Wednesday Jan 02, 201310:37 AM GMT
US arms sales to Asia set to boom
Wed Jan 2, 2013 10:37AM
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Lockheed Martin’s F-35, assembled at the corporation’s Aeronautics facility in Fort Worth, Texas.

 

U.S. sales of warplanes, anti-missile systems and other costly weapons to China's and North Korea's neighbors appear set for significant growth amid regional security jitters.

 

Strengthening treaty allies and other security partners is central to the White House's "pivot" toward a Pacific region jolted by maritime territorial disputes in China's case, and missile and nuclear programs, in North Korea's.

 

The pivot "will result in growing opportunities for our industry to help equip our friends," said Fred Downey, vice president for national security at the Aerospace Industries Association, a trade group that includes top U.S. arms makers.

 

Demand for big-ticket U.S. weapons is expected to stay strong for at least the next few years, the trade group said in a 2012 year-end review and forecast released in December.

 

Fears resulting from China's growing military spending should lead to enough U.S. sales in South and East Asia to more than offset a slowdown in European arms-buying, according to the forecast.

 

he trade group’s members include Pentagon suppliers Lockheed Martin Corp, Boeing Co and Northrop Grumman Corp.

 

The security agency, in response to a Reuters request, said sales agreements with countries in the U.S. Pacific Command's area of activity rose to $13.7 billion in fiscal 2012, up 5.4 percent from a year before. Such pacts represent orders for future delivery.

 

In 2012 there were about 65 notifications to Congress of proposed government-brokered foreign military sales with a combined potential value of more than $63 billion.

 

In addition, the State Department office that regulates direct commercial sales was on track to receive more than 85,000 license requests in 2012, a new record.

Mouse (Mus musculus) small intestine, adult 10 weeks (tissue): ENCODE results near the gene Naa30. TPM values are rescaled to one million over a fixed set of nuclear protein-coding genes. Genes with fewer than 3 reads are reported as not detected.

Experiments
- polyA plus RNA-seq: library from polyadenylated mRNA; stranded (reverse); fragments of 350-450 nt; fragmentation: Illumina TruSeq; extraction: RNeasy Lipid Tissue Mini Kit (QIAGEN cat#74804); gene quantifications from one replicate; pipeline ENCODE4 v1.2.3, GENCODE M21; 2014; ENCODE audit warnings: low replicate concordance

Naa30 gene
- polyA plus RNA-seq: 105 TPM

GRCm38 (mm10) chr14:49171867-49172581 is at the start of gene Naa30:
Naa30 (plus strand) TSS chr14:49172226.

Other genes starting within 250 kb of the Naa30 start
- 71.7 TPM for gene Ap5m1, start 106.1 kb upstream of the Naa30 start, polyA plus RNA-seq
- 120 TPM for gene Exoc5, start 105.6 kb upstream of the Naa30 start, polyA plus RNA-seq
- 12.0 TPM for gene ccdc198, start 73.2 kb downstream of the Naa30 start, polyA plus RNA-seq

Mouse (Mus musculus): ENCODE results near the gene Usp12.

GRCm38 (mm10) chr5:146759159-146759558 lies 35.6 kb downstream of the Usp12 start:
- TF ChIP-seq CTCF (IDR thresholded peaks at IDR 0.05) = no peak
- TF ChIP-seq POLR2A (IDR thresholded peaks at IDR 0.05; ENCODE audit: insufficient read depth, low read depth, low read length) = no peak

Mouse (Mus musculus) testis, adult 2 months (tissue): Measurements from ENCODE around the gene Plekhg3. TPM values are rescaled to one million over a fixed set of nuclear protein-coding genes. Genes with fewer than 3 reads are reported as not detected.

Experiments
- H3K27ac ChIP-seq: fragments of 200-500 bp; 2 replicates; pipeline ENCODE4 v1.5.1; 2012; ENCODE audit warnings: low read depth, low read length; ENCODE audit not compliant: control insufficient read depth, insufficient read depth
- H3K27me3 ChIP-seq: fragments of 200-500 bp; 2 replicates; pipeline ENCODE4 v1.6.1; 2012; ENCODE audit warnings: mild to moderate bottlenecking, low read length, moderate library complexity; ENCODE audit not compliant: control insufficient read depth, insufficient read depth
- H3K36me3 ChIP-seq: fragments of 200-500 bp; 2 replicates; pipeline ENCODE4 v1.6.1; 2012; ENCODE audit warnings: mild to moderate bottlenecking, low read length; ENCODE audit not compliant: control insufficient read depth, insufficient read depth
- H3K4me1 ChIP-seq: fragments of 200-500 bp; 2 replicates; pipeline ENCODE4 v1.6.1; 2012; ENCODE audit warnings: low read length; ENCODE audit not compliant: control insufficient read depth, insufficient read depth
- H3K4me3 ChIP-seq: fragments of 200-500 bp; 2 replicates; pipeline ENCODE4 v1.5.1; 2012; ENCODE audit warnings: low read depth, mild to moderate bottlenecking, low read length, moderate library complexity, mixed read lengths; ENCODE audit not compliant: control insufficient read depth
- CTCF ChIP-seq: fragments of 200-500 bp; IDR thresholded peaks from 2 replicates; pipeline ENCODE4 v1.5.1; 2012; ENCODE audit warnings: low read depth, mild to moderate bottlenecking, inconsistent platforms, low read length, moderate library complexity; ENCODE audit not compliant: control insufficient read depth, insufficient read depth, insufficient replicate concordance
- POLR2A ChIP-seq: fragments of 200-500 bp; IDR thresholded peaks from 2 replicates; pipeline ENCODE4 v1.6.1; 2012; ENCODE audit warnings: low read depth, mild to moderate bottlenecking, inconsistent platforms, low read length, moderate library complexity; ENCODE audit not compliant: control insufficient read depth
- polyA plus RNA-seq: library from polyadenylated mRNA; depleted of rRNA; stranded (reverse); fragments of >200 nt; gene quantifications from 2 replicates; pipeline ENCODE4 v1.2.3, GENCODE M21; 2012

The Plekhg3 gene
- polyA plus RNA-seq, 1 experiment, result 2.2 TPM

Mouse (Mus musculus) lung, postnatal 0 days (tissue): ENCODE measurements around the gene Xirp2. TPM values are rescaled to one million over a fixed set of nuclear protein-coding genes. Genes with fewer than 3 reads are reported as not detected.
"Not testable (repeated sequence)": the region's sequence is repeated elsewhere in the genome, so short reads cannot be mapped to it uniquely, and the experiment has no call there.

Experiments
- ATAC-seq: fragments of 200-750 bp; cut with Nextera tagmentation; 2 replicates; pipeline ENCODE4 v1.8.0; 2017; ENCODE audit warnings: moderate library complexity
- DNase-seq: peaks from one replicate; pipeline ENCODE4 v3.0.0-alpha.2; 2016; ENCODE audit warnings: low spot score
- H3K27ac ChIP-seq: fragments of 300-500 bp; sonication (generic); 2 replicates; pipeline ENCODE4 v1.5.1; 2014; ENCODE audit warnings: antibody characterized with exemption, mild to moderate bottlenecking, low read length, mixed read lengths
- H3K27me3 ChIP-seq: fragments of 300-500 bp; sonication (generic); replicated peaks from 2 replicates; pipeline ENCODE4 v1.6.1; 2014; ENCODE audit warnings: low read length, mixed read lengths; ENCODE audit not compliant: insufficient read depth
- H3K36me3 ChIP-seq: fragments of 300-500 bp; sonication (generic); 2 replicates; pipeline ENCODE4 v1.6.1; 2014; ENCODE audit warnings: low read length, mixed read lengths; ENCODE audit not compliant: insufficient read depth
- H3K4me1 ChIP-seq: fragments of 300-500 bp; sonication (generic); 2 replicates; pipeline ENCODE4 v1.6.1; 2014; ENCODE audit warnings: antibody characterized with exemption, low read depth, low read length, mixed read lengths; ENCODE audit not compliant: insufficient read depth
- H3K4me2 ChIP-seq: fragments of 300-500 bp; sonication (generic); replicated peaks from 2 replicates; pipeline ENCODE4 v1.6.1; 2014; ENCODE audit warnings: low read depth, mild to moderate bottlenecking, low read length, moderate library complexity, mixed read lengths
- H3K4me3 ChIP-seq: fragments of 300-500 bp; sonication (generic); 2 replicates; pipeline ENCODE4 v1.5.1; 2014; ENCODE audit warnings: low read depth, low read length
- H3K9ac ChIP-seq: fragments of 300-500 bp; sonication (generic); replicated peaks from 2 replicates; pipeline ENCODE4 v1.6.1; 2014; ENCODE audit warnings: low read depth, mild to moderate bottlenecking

Overall, the United States reached arms transfer agreements in 2011 totaling $66.3 billion, or nearly 78 percent of all such worldwide pacts, according to the nonpartisan Congressional Research Service.

 

The 2011 total was swollen by a record $33.4 billion deal with Saudi Arabia. India ranked second with $6.9 billion in such agreements.

 

Rupert Hammond-Chambers, who consults for U.S. arms makers through BowerGroupAsia, an advisory with 10 offices in the region, predicted Southeast Asian defense budgets would expand steadily as a hedge against Chinese assertiveness in disputes in the South China and East China seas.

 

The Pentagon is also aiming to boost intelligence, surveillance and reconnaissance capabilities in the Asia-Pacific along with the introduction of more unmanned systems. Reuters

 

HIGHLIGHTS

 

The Obama administration says arms sales are an increasingly critical and cost-efficient arrow in its quiver to defend U.S. worldwide interests. CNBC

 

U.S. arms sales to India, now at a cumulative $8 billion from near zero in 2008, are expected to keep on booming. India plans to spend about $100 billion over the next decade to upgrade its arsenal, partly as a counter to China. India and China fought a brief, high-altitude border war in 1962. CNBC

 

The Pentagon is particularly concerned about the growing power of China. China has been developing advanced ballistic missiles and anti-ship ballistic missiles that could target U.S. naval forces in the region. AP

 

The Obama administration has been ramping up the pressure on China with an increasingly antagonistic foreign policy. The so-called ‘Asia pivot’ is an aggressive policy that involves surging American military presence throughout the Asia-Pacific region to contain rising Chinese economic and military power. WSJ

 

Chinese officials have warned the U.S. to stay out of the ongoing territorial disputes within the South China Sea, saying that they are “not helpful” and accusing the U.S. of taking sides. Antiwar

 

The U.S. and China are heading toward a more strained relationship with increased mutual distrust, a new study by David Shambaugh, the director of the China Policy Program at George Washington University has shown. Taipei Times

 

AHT/ARA

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